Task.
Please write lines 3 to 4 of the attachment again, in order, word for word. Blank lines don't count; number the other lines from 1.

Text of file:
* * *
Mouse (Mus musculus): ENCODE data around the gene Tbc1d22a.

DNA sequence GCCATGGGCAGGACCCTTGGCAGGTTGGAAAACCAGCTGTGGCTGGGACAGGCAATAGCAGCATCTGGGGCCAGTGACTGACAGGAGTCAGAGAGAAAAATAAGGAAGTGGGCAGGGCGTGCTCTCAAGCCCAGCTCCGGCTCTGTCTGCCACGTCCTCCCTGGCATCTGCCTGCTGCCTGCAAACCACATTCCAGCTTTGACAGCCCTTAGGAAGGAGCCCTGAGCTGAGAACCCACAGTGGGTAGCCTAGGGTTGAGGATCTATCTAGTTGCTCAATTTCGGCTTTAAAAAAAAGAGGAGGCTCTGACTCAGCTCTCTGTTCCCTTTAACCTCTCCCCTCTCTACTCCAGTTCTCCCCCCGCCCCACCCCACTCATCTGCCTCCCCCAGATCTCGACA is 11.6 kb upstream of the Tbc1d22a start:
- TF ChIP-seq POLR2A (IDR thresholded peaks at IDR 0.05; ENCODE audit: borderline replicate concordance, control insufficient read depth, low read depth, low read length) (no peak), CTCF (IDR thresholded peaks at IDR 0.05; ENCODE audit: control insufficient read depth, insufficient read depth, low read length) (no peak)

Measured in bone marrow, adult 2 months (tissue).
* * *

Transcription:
- TF ChIP-seq POLR2A (IDR thresholded peaks at IDR 0.05; ENCODE audit: borderline replicate concordance, control insufficient read depth, low read depth, low read length) (no peak), CTCF (IDR thresholded peaks at IDR 0.05; ENCODE audit: control insufficient read depth, insufficient read depth, low read length) (no peak)

Measured in bone marrow, adult 2 months (tissue).